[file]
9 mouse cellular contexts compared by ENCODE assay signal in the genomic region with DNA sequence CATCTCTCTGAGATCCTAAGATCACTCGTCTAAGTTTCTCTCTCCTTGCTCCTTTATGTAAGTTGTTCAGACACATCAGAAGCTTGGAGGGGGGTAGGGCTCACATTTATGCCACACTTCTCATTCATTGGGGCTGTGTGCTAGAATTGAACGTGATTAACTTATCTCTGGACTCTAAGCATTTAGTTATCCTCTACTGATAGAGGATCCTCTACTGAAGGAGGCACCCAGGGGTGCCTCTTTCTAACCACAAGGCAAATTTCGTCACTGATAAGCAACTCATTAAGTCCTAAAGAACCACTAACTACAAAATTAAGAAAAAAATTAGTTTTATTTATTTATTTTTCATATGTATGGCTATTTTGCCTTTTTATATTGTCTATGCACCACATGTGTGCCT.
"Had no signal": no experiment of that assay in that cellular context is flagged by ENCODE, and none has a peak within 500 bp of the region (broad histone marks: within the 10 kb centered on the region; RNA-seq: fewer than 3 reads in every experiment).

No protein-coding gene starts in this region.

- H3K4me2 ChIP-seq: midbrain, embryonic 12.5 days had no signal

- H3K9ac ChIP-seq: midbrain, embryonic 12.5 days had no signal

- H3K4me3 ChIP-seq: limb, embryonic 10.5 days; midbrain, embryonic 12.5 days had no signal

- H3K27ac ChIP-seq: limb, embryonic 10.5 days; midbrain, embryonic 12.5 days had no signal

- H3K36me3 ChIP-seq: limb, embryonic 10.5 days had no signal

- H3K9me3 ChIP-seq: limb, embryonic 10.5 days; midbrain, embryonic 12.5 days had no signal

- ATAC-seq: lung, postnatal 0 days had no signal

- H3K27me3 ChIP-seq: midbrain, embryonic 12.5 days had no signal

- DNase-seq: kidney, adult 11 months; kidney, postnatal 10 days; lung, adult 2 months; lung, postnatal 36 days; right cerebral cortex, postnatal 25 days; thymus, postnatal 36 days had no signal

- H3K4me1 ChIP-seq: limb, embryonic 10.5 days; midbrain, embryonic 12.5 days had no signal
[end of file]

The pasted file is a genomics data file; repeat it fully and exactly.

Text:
9 mouse cellular contexts compared by ENCODE assay signal in the genomic region with DNA sequence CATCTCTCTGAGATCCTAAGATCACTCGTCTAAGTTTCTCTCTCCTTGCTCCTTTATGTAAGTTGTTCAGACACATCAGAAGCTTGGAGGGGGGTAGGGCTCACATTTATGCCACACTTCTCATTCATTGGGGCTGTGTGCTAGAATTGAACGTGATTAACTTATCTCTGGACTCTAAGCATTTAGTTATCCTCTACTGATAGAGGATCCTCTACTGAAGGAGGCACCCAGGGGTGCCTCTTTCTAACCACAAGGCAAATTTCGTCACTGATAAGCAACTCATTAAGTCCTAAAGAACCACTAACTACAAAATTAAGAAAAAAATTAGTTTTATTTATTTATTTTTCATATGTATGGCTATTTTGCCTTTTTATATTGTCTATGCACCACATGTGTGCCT.
"Had no signal": no experiment of that assay in that cellular context is flagged by ENCODE, and none has a peak within 500 bp of the region (broad histone marks: within the 10 kb centered on the region; RNA-seq: fewer than 3 reads in every experiment).

No protein-coding gene starts in this region.

- H3K4me2 ChIP-seq: midbrain, embryonic 12.5 days had no signal

- H3K9ac ChIP-seq: midbrain, embryonic 12.5 days had no signal

- H3K4me3 ChIP-seq: limb, embryonic 10.5 days; midbrain, embryonic 12.5 days had no signal

- H3K27ac ChIP-seq: limb, embryonic 10.5 days; midbrain, embryonic 12.5 days had no signal

- H3K36me3 ChIP-seq: limb, embryonic 10.5 days had no signal

- H3K9me3 ChIP-seq: limb, embryonic 10.5 days; midbrain, embryonic 12.5 days had no signal

- ATAC-seq: lung, postnatal 0 days had no signal

- H3K27me3 ChIP-seq: midbrain, embryonic 12.5 days had no signal

- DNase-seq: kidney, adult 11 months; kidney, postnatal 10 days; lung, adult 2 months; lung, postnatal 36 days; right cerebral cortex, postnatal 25 days; thymus, postnatal 36 days had no signal

- H3K4me1 ChIP-seq: limb, embryonic 10.5 days; midbrain, embryonic 12.5 days had no signal